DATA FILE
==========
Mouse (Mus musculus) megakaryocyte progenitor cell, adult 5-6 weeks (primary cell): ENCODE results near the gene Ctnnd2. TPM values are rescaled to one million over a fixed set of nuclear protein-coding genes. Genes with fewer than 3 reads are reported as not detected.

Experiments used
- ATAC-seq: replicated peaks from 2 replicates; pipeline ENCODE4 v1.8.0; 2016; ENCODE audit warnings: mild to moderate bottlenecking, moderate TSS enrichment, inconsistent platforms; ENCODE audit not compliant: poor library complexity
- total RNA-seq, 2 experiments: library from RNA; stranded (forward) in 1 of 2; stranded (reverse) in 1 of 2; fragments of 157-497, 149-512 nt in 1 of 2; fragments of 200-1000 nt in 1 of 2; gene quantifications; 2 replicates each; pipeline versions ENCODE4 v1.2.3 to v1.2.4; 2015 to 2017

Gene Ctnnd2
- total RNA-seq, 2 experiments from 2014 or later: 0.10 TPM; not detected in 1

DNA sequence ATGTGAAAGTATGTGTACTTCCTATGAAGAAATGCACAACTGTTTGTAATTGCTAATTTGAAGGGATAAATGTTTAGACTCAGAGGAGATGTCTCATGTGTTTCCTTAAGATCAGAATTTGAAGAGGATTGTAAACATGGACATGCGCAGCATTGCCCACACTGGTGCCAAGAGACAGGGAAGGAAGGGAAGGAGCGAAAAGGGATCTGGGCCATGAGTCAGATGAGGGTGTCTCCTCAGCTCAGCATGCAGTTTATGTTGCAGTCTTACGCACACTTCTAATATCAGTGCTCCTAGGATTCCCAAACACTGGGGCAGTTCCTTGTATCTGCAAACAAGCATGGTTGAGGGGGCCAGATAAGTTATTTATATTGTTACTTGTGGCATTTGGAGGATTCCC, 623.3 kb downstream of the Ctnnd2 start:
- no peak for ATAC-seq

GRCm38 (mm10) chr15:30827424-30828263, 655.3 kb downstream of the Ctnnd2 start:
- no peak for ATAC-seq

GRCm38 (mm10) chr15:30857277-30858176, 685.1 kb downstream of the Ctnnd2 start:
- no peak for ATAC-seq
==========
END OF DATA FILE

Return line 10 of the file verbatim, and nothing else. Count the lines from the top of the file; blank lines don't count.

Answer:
- no peak for ATAC-seq